Margaret Kimberley, a columnist I have utmost respect and admiration for, has of late been stating, in response to the paranoia over Trump, that neoliberalism itself is a form of fascism. Perhaps with some irony we can look to the behavior of Bernie Sanders recently, barking to get his followers into the paddock, and recall what Trotsky’s opponent was saying as part of a response. Stalin claimed that Trotsky’s united front was treachery because the Social Democrats were “social fascists”, a claim that envisioned an apocalyptic class war wherein, after the Nazis were elected, the Communists would come to power next.
Two generations of Trotskyist and Cold War historians have upheld the view that Stalin’s social fascist line was an act of suicide and a political posture that caused total chaos and needless bloodshed. Yet I have interrogated this logic seriously and would argue otherwise.
First, it was Aimé Cesaire who described fascism as a boomeranging of the violence of colonialism and empire upon Europe, something Frantz Fanon further explored by comparing anti-black racism with Sartre’s description of anti-Semitism and the Jew.
Second, the Labour and Socialist International, a body that existed between 1923 and 1940, formed as a replacement of the Second International to rival the Comintern, was pro-colonial and accused the ‘Stalinists’ of ‘dogmatism’ and ‘ultra-Left extremism’ for being anti-colonial.
In other words, for opposing racism and empire with a principled and unwavering commitment that refused the argument of ‘lesser-evilism’, Communists were blamed for the last eight decades of enabling the rise of Nazism, just as today we Greens are accused of welcoming the rise of Trump. Jacobin, which has taken up the role that its Democratic Party socialists of America predecessor Commentary held in a prior generation, has gone to this extent by publishing a new story about German Communist leader Ernst Thälmann, making the analogy all but blatant.
Such a segue into Soviet historiography might seem ill-conceived here. Yet I imagine John Chafee would look at the postwar state he shaped and recognize it as akin to the same single-party Soviet states he used to oppose while a moderate Republican, particularly as Nixon’s Naval Secretary. The northeastern states, with almost uniformity, have begun to resemble the Eastern Bloc circa 1983. We have over-extended our military into Afghanistan at the cost of domestic economic debt deflation and been encountered with a new dissident movement internally that challenges the basic coordinates of the nomenklatura and its hegemony. The behavior of this neoliberal nomenklatura towards Black Lives Matter/Movement for Black Lives is reminiscent of how Adropov took a hands-off approach to the Polish Solidarity union movement. Back then, he feared a repeat of the public relations fiasco of Prague 1968 and behaved accordingly. Now, figures like Alan Dershowitz try to grapple with the insurgency in a similar fashion.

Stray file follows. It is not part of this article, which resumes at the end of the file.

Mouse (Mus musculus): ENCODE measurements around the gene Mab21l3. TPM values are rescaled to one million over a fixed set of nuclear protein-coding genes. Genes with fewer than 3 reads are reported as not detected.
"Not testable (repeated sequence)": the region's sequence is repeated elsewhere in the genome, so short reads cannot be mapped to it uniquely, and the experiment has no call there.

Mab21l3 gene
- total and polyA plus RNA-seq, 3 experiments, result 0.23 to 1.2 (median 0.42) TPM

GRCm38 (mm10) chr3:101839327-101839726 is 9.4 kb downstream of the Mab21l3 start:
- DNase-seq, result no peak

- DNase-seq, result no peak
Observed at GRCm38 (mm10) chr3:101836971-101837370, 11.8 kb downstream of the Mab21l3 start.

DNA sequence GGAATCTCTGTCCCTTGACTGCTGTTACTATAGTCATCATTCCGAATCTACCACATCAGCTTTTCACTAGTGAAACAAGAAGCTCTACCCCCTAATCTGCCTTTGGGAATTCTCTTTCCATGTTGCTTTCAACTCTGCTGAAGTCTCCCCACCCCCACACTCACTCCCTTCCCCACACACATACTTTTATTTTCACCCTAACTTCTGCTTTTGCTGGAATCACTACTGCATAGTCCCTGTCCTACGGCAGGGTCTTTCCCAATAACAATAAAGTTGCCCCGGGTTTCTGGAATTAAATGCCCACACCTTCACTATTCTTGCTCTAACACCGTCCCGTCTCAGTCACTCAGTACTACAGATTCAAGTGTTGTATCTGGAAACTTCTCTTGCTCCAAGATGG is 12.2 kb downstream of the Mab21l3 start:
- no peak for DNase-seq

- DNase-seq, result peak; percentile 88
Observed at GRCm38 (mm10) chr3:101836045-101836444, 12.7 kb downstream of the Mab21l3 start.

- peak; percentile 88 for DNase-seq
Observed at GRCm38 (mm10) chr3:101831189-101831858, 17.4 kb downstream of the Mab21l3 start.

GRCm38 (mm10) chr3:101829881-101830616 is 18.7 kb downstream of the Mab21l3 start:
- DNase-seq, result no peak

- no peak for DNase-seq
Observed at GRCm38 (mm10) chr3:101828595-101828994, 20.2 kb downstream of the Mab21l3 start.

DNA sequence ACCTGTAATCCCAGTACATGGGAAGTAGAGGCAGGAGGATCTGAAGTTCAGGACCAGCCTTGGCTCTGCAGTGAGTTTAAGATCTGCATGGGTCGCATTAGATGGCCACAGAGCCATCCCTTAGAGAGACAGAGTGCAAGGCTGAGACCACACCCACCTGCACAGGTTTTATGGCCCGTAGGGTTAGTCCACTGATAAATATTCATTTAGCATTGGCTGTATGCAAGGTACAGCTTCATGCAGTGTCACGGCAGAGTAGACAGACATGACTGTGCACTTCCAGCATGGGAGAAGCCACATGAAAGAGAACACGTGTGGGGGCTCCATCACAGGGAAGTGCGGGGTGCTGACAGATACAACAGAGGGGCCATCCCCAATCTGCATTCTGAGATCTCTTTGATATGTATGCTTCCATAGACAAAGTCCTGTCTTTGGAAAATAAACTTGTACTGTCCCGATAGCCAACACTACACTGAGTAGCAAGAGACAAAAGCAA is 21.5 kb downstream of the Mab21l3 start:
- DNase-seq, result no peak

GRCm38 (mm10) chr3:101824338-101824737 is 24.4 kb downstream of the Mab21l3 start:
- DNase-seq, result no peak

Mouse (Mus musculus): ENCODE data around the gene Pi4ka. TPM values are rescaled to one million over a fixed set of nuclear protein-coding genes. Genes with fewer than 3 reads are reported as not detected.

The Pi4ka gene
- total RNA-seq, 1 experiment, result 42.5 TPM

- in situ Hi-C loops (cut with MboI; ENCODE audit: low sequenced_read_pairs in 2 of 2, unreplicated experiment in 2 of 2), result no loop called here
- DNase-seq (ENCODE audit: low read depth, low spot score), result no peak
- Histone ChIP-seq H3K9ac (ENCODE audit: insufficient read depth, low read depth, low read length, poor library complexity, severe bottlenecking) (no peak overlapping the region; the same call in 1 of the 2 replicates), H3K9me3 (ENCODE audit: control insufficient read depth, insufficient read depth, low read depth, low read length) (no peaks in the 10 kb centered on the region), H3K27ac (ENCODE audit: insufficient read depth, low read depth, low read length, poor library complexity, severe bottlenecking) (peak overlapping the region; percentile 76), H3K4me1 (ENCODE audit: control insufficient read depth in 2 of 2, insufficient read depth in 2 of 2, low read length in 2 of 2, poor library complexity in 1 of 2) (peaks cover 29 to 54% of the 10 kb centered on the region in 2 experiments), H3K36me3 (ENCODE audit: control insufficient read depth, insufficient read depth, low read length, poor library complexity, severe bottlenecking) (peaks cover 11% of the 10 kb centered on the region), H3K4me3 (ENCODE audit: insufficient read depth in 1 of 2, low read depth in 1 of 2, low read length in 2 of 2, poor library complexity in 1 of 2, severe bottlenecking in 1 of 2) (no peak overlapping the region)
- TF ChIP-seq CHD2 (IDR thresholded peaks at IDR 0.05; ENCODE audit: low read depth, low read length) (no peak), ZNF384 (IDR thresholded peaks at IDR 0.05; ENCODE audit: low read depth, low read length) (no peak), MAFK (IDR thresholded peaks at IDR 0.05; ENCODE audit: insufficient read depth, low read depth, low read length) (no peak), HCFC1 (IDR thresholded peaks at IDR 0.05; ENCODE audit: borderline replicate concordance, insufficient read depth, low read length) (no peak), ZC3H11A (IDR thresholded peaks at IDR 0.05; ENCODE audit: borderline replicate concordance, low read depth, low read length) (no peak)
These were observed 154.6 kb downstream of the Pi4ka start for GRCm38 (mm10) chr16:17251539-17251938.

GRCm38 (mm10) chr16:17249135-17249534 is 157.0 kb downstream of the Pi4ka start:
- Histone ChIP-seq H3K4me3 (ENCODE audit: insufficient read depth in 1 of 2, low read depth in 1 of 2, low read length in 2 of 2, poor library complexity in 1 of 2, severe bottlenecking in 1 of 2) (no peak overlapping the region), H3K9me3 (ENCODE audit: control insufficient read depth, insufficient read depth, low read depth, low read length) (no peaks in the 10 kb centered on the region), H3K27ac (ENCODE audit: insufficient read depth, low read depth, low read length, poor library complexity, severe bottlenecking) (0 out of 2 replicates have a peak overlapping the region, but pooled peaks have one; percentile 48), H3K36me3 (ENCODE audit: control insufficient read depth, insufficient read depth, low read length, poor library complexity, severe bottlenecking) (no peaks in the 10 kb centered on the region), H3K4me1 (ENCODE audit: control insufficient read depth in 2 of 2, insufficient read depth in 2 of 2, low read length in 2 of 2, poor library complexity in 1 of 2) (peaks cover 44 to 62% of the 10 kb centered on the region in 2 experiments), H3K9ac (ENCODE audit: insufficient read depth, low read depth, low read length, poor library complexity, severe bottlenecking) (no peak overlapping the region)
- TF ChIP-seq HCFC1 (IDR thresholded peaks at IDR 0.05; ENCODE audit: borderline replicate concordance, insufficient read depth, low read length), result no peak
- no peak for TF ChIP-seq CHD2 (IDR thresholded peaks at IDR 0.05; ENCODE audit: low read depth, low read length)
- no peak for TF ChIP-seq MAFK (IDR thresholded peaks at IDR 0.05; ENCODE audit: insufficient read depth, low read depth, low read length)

We are faced with an election this year where we can say that, without a shadow of a doubt, the duopoly candidates demonstrate clearly what a bunch of miserable monsters the Baby Boomers have the capacity to be. Lincoln Chafee’s inability to make gains this year was due to the blue-blood aversion to nastiness his father raised him to practice. But at the same time it is also possible to discern two other points as a corollary.
First, if Chafee’s breeding taught him to avoid Trump/Clinton-styled rudeness, it also should have taught him to be assertive, confident, and brave enough to call for basic decency, perhaps going as far as trying to force Clinton out of the race after she was caught red-handed gerrymandering the primaries (if not earlier). Yet in reality the only person who hailed from the old country club networks of the political elites trying to do something like this was Mitt Romney, who lamely sought to execute such a move against Trump before withering away to obscurity. The fact that someone like Lincoln Chafee did not step up within the Democratic Party in a similar fashion damns all their self-importance.
But second, a much more vital point. If the Baby Boomers were the generation that gave us Trump and Clinton as candidates this year, what does that say about their parents, or for that matter the whole mythical Greatest Generation? Tom Brokaw’s over-hyped book from two decades ago on that subject included a profile of the elder Chafee. When the old man and his contemporaries were in the midst of their golden years, walking still among us, there was a level of decorum that has been thrown to the wind this year in politics. But they were also the men of Operation Paperclip, the segregationists, and the McCarthyite days. If anything, the true greats of that generation were either killed on the Eastern Front fighting the Nazis or were exiled by the second Red Scare.
I guess this just brings home the lyrics of another unbearable Baby Boomer:
Only the good die young.